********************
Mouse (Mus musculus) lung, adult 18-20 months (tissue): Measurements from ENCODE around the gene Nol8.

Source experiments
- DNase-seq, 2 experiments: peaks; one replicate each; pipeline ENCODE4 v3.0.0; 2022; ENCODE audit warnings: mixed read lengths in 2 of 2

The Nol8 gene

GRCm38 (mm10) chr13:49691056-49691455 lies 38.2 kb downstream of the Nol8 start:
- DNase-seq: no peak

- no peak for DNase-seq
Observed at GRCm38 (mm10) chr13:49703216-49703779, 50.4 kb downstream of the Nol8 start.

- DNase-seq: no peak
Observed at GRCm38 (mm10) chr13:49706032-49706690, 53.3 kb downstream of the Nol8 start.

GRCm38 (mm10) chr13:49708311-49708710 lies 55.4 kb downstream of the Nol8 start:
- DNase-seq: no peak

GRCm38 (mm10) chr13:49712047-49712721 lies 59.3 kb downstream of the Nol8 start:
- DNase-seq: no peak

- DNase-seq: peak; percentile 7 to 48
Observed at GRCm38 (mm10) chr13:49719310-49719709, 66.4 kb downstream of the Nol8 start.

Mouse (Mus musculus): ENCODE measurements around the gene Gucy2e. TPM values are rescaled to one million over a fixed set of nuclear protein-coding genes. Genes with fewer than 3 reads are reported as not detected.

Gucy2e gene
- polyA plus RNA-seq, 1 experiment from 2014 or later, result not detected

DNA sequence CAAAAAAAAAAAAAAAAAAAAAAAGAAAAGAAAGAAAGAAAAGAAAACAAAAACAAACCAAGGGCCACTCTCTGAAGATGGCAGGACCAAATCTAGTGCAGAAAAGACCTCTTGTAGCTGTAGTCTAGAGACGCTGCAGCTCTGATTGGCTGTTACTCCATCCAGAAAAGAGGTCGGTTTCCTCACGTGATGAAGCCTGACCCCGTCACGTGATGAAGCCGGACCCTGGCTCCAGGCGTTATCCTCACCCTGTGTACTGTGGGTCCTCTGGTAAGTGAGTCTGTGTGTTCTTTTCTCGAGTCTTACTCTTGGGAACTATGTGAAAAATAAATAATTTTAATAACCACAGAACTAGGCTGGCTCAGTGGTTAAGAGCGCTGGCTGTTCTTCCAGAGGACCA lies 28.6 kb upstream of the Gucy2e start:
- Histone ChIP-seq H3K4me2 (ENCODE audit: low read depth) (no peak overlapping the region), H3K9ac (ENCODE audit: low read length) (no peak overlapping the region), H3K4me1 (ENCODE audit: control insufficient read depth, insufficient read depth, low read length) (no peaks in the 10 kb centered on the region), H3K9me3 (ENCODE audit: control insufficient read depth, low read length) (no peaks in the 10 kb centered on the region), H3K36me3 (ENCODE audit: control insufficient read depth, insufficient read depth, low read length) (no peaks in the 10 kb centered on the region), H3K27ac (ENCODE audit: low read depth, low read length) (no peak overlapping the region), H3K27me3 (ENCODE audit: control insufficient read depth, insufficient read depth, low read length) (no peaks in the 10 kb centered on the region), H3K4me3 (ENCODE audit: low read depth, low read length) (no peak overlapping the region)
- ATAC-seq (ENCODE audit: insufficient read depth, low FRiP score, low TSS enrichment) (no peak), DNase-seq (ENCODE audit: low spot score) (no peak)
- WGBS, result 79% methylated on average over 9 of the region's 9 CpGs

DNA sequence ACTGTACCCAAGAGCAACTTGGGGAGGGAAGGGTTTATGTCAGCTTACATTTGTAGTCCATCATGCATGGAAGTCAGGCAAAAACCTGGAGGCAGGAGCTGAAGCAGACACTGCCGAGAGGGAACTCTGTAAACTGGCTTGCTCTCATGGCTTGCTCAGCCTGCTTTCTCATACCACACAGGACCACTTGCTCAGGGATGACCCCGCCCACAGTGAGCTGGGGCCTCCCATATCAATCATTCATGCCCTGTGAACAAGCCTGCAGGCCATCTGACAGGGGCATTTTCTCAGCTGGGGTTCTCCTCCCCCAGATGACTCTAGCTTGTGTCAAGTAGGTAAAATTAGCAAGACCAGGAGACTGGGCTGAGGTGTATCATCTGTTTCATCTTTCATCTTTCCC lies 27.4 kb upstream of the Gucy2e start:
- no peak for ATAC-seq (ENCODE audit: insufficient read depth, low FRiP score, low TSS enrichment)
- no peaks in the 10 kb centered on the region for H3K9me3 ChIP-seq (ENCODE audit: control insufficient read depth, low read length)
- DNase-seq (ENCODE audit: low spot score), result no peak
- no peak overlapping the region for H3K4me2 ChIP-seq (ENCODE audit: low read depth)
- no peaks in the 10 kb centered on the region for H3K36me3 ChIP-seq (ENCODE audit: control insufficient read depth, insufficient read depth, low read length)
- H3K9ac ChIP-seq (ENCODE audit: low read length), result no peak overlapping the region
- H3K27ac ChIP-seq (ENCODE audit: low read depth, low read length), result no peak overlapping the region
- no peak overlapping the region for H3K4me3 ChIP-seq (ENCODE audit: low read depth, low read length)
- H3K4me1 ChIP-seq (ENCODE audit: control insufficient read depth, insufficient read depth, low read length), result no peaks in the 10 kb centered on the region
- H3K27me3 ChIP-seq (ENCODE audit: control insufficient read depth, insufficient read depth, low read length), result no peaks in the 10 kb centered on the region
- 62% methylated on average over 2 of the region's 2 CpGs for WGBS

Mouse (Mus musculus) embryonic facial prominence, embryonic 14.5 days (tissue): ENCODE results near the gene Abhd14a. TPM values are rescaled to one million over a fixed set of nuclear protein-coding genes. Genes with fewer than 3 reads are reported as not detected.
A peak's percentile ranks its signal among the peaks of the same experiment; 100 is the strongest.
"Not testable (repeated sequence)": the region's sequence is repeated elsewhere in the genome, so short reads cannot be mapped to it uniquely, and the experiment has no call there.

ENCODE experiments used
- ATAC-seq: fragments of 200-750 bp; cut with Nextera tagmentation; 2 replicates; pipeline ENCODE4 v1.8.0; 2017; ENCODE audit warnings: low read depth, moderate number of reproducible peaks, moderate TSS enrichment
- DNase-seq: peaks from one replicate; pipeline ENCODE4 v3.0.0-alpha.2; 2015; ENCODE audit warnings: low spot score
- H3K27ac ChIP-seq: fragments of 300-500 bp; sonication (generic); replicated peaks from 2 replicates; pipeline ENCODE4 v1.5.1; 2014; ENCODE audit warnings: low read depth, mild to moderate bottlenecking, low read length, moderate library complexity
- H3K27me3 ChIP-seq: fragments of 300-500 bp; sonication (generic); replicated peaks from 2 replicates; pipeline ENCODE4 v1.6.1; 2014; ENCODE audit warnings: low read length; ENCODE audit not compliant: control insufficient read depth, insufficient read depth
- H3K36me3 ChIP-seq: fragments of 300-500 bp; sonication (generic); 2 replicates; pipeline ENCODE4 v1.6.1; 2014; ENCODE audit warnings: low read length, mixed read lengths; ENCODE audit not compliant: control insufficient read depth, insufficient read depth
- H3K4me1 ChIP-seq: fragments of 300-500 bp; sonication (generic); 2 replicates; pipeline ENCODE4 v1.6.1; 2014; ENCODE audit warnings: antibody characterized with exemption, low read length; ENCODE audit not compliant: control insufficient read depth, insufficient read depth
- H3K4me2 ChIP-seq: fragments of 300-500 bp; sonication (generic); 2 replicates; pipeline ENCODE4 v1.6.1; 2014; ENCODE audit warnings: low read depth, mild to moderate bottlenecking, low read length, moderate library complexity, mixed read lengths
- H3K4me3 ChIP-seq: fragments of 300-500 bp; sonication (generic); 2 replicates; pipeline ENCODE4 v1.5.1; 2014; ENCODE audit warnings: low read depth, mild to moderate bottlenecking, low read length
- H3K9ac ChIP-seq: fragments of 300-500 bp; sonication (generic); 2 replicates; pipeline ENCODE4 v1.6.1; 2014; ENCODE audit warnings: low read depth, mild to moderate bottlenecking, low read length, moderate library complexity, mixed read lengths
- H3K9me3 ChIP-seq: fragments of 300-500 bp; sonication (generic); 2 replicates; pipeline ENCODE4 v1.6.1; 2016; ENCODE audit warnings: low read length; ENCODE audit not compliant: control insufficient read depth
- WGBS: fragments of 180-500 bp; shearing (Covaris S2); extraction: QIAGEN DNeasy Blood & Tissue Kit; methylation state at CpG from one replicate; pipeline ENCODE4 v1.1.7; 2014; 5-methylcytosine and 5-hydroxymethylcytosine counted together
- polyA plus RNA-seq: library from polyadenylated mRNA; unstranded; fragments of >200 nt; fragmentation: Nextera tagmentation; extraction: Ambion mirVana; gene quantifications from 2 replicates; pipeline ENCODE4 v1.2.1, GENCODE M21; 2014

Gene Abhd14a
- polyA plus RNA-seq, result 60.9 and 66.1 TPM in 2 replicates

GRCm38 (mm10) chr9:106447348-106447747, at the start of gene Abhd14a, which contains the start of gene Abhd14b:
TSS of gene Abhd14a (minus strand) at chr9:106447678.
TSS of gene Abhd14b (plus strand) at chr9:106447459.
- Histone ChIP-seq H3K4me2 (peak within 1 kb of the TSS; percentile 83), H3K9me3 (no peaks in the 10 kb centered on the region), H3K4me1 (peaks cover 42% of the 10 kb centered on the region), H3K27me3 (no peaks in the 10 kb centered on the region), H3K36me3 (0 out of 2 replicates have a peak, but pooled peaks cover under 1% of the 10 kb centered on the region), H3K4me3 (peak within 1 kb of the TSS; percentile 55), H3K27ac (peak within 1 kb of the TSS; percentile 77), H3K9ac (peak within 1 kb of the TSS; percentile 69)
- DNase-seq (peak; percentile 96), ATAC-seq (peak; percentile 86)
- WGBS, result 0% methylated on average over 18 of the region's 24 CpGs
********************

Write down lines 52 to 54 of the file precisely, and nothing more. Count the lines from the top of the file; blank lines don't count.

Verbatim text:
Gene Abhd14a
- polyA plus RNA-seq, result 60.9 and 66.1 TPM in 2 replicates

GRCm38 (mm10) chr9:106447348-106447747, at the start of gene Abhd14a, which contains the start of gene Abhd14b: